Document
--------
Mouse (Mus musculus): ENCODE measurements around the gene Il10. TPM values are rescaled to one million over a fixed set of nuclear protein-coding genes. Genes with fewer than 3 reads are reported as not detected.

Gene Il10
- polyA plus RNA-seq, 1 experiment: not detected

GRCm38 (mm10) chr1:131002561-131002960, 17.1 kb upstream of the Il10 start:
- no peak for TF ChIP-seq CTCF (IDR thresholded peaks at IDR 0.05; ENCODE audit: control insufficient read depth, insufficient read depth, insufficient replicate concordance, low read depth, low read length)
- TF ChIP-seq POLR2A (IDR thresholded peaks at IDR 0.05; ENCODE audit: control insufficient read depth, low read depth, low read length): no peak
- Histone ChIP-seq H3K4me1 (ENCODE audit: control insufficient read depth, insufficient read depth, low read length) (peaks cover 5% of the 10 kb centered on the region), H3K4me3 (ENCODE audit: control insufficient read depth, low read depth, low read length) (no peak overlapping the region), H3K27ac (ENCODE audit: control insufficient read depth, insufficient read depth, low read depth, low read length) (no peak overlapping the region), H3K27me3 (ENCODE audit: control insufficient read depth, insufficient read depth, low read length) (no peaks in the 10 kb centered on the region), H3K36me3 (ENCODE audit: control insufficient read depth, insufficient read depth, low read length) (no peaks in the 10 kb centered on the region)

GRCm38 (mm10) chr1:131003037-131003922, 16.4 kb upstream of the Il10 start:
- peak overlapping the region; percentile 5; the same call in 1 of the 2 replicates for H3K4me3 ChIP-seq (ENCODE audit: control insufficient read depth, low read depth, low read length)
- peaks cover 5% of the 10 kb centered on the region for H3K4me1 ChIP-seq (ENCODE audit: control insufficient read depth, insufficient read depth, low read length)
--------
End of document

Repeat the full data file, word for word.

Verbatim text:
Mouse (Mus musculus): ENCODE measurements around the gene Il10. TPM values are rescaled to one million over a fixed set of nuclear protein-coding genes. Genes with fewer than 3 reads are reported as not detected.

Gene Il10
- polyA plus RNA-seq, 1 experiment: not detected

GRCm38 (mm10) chr1:131002561-131002960, 17.1 kb upstream of the Il10 start:
- no peak for TF ChIP-seq CTCF (IDR thresholded peaks at IDR 0.05; ENCODE audit: control insufficient read depth, insufficient read depth, insufficient replicate concordance, low read depth, low read length)
- TF ChIP-seq POLR2A (IDR thresholded peaks at IDR 0.05; ENCODE audit: control insufficient read depth, low read depth, low read length): no peak
- Histone ChIP-seq H3K4me1 (ENCODE audit: control insufficient read depth, insufficient read depth, low read length) (peaks cover 5% of the 10 kb centered on the region), H3K4me3 (ENCODE audit: control insufficient read depth, low read depth, low read length) (no peak overlapping the region), H3K27ac (ENCODE audit: control insufficient read depth, insufficient read depth, low read depth, low read length) (no peak overlapping the region), H3K27me3 (ENCODE audit: control insufficient read depth, insufficient read depth, low read length) (no peaks in the 10 kb centered on the region), H3K36me3 (ENCODE audit: control insufficient read depth, insufficient read depth, low read length) (no peaks in the 10 kb centered on the region)

GRCm38 (mm10) chr1:131003037-131003922, 16.4 kb upstream of the Il10 start:
- peak overlapping the region; percentile 5; the same call in 1 of the 2 replicates for H3K4me3 ChIP-seq (ENCODE audit: control insufficient read depth, low read depth, low read length)
- peaks cover 5% of the 10 kb centered on the region for H3K4me1 ChIP-seq (ENCODE audit: control insufficient read depth, insufficient read depth, low read length)